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The Duke of Edinburgh’s Funeral Car Will Be the Land Rover He Helped Design

On Friday, long-serving Consort to Her Majesty the Queen, the Duke of Edinburgh, died peacefully at Windsor Castle, two months shy of his 100th birthday. On April 17, he will be laid to rest after a small ceremony at the private chapel on the Castle grounds.
Land Rover Defender 130 Gun Bus conversion, similar to the vehicle that will be used in Prince Philip's funeral procession 1 photo
Buckingham Palace has announced that, due to the ongoing health crisis and still standing restrictions, the funeral procession will not be open to the public in any shape or form. Family attendance will be limited to just 30 members. The same statement notes that the Duke’s body will be transported from Windsor Castle to St George’s Chapel “in a specially modified Land Rover he helped to design.”

The Palace notes that the funeral procession will be in keeping with the Duke’s wishes. Never the kind of man to not speak his mind, the Duke would often joke about the arrangements to his own funeral. He once said, “Just stick me in the back of a Land Rover and drive me to Windsor.”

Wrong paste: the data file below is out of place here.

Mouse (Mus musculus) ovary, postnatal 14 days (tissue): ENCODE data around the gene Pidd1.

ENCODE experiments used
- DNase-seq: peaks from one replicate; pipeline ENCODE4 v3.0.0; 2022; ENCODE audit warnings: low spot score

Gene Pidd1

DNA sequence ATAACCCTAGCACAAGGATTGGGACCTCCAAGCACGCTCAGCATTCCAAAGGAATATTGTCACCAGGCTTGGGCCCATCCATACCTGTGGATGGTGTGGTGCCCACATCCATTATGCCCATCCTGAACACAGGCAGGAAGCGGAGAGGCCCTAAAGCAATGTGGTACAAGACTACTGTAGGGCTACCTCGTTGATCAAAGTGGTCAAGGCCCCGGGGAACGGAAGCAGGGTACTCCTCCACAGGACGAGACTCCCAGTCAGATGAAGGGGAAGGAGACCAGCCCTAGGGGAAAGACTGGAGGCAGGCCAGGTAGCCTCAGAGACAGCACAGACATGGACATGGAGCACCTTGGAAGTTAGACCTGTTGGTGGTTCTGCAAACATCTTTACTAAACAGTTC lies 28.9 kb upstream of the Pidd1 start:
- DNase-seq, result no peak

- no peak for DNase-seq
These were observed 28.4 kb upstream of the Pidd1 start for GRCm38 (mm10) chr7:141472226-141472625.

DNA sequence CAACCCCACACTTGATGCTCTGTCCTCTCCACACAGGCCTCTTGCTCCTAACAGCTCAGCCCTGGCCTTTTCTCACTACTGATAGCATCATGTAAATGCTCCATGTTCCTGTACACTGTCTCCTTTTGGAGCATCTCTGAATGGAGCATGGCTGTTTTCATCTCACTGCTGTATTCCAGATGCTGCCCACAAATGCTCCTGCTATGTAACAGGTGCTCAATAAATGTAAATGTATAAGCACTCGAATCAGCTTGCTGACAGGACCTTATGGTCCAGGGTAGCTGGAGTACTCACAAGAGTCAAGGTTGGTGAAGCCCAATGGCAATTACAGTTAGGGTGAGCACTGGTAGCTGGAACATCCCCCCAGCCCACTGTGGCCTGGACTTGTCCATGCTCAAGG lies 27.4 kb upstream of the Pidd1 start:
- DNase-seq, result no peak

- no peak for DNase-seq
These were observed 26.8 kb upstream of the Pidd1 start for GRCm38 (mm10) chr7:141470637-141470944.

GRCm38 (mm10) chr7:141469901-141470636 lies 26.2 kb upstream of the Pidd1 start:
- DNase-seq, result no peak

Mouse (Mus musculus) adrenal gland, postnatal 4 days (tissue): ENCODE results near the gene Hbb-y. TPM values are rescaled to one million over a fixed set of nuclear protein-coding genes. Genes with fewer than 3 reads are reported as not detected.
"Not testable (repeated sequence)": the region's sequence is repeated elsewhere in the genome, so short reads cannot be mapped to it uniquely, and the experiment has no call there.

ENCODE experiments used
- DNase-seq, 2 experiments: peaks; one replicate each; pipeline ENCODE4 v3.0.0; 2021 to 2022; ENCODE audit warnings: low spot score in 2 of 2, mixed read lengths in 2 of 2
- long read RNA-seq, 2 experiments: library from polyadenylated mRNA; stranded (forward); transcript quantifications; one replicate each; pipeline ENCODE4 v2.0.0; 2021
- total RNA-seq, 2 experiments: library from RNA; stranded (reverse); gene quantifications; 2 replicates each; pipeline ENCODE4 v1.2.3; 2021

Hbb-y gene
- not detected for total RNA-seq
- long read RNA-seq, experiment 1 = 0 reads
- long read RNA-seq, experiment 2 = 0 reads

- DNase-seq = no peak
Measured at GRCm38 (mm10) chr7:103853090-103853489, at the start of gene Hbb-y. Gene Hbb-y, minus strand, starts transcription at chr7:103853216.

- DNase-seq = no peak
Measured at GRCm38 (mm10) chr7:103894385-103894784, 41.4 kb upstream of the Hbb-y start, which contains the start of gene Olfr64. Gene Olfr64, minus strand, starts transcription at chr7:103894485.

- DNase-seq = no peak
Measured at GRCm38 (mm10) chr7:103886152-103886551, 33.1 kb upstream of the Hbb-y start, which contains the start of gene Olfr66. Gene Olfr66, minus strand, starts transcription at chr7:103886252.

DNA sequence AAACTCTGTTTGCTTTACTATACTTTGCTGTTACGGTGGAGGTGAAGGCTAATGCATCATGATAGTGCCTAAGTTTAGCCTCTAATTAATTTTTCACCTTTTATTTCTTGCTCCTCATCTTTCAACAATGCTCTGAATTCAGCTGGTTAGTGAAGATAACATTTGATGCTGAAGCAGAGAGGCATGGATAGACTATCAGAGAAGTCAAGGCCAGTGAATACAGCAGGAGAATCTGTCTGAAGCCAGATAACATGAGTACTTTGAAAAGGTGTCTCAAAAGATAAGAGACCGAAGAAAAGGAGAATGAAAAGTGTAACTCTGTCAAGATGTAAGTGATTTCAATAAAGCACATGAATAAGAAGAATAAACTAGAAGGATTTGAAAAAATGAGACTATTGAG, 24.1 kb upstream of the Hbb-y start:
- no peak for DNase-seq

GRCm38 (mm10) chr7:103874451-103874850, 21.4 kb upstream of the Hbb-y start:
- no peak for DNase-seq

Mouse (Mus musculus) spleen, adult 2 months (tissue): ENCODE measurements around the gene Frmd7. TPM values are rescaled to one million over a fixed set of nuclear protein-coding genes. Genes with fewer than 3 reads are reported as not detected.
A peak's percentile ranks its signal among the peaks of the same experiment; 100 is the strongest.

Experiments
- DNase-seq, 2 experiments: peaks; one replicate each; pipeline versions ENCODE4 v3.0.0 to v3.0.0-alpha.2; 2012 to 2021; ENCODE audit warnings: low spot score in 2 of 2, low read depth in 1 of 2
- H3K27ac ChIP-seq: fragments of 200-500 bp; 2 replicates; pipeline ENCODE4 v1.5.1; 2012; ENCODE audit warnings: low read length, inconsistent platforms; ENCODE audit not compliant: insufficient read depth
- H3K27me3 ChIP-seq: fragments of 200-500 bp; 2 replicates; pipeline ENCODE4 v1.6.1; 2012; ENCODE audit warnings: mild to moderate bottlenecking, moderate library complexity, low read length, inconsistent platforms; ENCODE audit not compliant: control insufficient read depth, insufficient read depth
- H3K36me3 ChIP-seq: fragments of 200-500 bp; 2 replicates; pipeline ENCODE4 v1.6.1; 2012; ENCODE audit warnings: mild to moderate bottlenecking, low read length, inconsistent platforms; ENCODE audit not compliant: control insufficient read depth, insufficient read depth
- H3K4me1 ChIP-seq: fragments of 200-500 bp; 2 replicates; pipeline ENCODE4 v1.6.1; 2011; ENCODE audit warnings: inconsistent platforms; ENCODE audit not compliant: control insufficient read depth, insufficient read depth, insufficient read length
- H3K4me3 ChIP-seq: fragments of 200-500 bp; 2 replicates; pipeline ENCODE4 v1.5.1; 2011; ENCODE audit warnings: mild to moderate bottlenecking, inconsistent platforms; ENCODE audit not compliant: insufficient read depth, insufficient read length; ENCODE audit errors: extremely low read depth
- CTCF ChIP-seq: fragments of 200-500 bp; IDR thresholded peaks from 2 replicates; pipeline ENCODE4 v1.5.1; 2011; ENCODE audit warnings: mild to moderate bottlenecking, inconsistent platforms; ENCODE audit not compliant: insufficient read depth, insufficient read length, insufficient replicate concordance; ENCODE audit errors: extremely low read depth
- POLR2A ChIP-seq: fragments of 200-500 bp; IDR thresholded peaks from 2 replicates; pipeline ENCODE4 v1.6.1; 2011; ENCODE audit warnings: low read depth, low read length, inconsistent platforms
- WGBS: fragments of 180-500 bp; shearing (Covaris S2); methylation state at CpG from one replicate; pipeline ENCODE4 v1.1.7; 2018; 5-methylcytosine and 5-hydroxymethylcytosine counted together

The Palace did not include more details on the vehicle, but the Birmingham Mail reports that the Land Rover in question is the Defender 130 Gun Bus that was commissioned in 2005. Jaguar Land Rover representatives met with the Duke for 45 minutes, and the Gun Bus was the outcome of that extended talk.

The Royal Family and Jaguar Land Rover have a very strong collaboration going back decades. Land Rovers are always used by members of the family when out in official capacity, and the Duke was particularly fond of them. In 2016, he had a Defender 130 Gun Bus conversion by Foley Specialist Vehicles delivered to one of his estates, and it looks like he only drove it there.

The Duke was involved in a serious car accident in January 2019, near Sandringham Estate, the Queen’s private home. He was coming off the estate onto the public road, when he was blinded by the sun and an incoming Kia T-boned his Freelander 2. The Land Rover flipped and, even though he wasn’t wearing a seatbelt (Royals never do, for security reasons), he wasn’t seriously injured.

Months after this crash and well into his 97th year, the Duke gave up driving on public roads, but would still do so on the estate. In fact, hours after the crash, he had Land Rover replacement delivered to that very end.


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